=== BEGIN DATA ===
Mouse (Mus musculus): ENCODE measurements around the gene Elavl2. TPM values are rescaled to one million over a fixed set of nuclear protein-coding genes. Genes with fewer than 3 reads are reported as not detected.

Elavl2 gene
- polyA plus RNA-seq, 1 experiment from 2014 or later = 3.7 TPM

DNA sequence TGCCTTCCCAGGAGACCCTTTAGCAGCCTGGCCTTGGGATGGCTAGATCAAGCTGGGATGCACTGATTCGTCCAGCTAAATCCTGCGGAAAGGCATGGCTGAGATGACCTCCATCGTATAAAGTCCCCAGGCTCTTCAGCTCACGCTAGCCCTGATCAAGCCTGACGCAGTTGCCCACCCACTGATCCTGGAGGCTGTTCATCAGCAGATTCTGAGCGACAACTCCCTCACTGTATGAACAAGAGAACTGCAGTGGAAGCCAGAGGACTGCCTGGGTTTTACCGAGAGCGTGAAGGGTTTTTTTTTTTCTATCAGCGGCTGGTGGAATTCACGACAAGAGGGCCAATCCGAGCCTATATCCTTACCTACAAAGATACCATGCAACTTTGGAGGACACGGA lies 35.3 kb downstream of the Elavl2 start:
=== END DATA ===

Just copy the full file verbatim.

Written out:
Mouse (Mus musculus): ENCODE measurements around the gene Elavl2. TPM values are rescaled to one million over a fixed set of nuclear protein-coding genes. Genes with fewer than 3 reads are reported as not detected.

Elavl2 gene
- polyA plus RNA-seq, 1 experiment from 2014 or later = 3.7 TPM

DNA sequence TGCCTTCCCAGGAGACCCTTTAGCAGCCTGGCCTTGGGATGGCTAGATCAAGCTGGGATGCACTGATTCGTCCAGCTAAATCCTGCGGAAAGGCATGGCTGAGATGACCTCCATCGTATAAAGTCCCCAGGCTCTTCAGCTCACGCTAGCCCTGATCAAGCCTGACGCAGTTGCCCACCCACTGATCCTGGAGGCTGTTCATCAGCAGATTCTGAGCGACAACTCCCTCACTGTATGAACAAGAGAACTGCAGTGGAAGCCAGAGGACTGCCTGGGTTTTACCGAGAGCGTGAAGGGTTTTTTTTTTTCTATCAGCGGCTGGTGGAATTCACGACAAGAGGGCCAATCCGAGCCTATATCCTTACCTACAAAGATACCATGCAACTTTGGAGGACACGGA lies 35.3 kb downstream of the Elavl2 start: